Advertisement
The Body: The Complete HIV/AIDS Resource
Follow Us Follow Us on Facebook Follow Us on Twitter Download Our App
Professionals >> Visit The Body PROThe Body en Espanol
  
  • Email Email
  • Printable Single-Page Print-Friendly
  • Glossary Glossary

U.S. News

South Florida Sun-Sentinel Profiles Three Doctors Who Have Worked to Reduce Vertical HIV Transmission

August 2, 2005

A note from TheBody.com: Since this article was written, the HIV pandemic has changed, as has our understanding of HIV/AIDS and its treatment. As a result, parts of this article may be outdated. Please keep this in mind, and be sure to visit other parts of our site for more recent information!

The South Florida Sun-Sentinel on Sunday profiled University of Miami researchers Gwendolyn Scott, Mary Jo O'Sullivan and Margaret Fischl, who have been credited with much of the progress made since the 1980s in reducing the rate of mother-to-child HIV transmission. Fischl in the 1980s headed clinical trials testing the first FDA-approved AIDS drug, then known as AZT and now known as zidovudine or Retrovir, according to the Sun-Sentinel. After seeing improved survival rates among patients participating in Fischl's studies, O'Sullivan, then director of UM's Division of Maternal-Fetal Medicine, and Scott, head of UM's Division of Pediatric Infectious Disease and Immunology, in 1988 began a small trial with the University of California testing the drug on a small number of HIV-positive pregnant women. After no physical deformities were detected in the offspring of the women who took AZT, Scott and O'Sullivan received approval for a national trial, and in 1994 the study found that AZT prevented most cases of vertical HIV transmission. However, the three physicians "weren't always treated as heroines," the Sun-Sentinel reports. Some AIDS patient advocates in the 1980s called AZT "poison" because of its potential side effects, and some advocates called Fischl a "traitor" and accused her of backing the drug to promote her career, according to the Sun-Sentinel. O'Sullivan now works part time with Scott on studies of new antiretroviral drugs and their effects on vertical HIV transmission, and the two researchers co-founded the Miami-based Project Cradle, a not-for profit group that helps HIV-positive people and their families with bills, housing and other social issues. Scott currently oversees the care of 300 HIV-positive children, and Fischl continues to conduct clinical trials of new antiretroviral drugs (Malernee, South Florida Sun-Sentinel, 7/31).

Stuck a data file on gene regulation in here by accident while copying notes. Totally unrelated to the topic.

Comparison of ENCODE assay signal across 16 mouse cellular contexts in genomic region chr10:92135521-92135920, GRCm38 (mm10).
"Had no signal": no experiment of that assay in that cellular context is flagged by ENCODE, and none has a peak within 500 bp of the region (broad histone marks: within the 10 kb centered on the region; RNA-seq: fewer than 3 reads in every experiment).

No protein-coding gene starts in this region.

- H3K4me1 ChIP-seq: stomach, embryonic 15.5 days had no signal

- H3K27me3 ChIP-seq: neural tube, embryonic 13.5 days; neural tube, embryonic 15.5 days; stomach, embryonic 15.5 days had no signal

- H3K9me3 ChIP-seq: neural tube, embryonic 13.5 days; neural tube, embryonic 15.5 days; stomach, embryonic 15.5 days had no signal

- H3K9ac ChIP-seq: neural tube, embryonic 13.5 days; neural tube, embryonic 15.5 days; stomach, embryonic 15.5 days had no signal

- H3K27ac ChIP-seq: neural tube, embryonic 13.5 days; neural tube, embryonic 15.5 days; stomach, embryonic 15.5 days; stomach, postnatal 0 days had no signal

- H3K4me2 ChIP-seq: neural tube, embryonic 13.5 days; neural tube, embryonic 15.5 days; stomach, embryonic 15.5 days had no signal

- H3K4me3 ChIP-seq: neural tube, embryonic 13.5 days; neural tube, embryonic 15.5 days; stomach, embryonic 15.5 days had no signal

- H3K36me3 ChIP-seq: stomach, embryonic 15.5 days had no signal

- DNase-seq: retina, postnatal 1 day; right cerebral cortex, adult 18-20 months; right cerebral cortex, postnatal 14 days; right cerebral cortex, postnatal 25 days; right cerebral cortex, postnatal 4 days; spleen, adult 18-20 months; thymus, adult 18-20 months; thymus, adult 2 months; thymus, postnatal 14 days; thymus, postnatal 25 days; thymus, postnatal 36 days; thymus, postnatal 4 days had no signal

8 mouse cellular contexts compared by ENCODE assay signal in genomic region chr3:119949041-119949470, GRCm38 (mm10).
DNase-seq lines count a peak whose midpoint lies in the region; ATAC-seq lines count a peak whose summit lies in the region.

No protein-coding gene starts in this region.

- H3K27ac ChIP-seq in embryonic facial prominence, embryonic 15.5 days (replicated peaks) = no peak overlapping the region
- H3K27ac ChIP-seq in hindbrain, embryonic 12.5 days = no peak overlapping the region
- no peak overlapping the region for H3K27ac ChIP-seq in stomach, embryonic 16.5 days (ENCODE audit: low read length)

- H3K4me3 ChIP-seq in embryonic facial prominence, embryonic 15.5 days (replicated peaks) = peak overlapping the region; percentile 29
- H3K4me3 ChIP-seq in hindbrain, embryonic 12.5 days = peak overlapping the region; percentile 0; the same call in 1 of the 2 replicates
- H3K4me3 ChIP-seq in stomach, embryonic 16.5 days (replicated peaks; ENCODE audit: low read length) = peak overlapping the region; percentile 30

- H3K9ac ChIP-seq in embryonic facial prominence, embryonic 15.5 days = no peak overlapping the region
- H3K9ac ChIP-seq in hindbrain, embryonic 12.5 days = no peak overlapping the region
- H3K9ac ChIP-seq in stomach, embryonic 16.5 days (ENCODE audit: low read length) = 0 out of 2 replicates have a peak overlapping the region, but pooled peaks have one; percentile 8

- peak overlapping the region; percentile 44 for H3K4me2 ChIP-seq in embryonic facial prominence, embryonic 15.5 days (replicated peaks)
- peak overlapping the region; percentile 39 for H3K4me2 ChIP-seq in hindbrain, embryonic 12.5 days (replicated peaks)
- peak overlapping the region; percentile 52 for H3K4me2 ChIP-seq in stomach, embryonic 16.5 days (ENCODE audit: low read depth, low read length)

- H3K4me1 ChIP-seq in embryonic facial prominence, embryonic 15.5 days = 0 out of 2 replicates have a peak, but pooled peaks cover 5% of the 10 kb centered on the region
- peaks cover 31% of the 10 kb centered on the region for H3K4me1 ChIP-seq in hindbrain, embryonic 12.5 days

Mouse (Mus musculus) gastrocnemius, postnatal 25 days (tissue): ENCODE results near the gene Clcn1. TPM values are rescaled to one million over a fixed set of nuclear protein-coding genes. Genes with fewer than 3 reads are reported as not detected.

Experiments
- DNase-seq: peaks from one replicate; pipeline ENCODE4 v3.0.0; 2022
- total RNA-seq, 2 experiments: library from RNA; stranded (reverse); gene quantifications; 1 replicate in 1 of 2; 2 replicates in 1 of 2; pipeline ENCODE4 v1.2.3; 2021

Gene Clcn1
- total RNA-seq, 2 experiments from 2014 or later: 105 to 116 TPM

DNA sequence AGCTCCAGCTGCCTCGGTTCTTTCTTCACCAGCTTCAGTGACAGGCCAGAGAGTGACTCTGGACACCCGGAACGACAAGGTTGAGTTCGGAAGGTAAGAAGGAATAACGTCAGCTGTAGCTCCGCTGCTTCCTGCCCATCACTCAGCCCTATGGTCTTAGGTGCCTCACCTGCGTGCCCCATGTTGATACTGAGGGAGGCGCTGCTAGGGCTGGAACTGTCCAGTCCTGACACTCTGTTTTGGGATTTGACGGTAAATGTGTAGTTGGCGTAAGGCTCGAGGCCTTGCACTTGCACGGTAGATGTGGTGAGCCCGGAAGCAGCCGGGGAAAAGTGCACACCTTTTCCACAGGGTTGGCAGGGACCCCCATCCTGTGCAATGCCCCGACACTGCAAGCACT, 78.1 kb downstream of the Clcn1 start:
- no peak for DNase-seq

Back to other news for August 2, 2005


Reprinted with permission from kaisernetwork.org. You can view the entire Kaiser Daily HIV/AIDS Report, search the archives, or sign up for email delivery at www.kaisernetwork.org/dailyreports/hiv. The Kaiser Daily HIV/AIDS Report is published for kaisernetwork.org, a free service of the Kaiser Family Foundation, by The Advisory Board Company. © 2004 by The Advisory Board Company and Kaiser Family Foundation. All rights reserved.

A note from TheBody.com: Since this article was written, the HIV pandemic has changed, as has our understanding of HIV/AIDS and its treatment. As a result, parts of this article may be outdated. Please keep this in mind, and be sure to visit other parts of our site for more recent information!



  
  • Email Email
  • Printable Single-Page Print-Friendly
  • Glossary Glossary

This article was provided by Henry J. Kaiser Family Foundation. It is a part of the publication Kaiser Daily HIV/AIDS Report. Visit the Kaiser Family Foundation's website to find out more about their activities, publications and services.
 
See Also
What Did You Expect While You Were Expecting?
HIV/AIDS Resource Center for Women
More on HIV & Pregnancy
Advertisement:
Find out how a Walgreens specially trained pharmacist can help you

Tools
 

Advertisement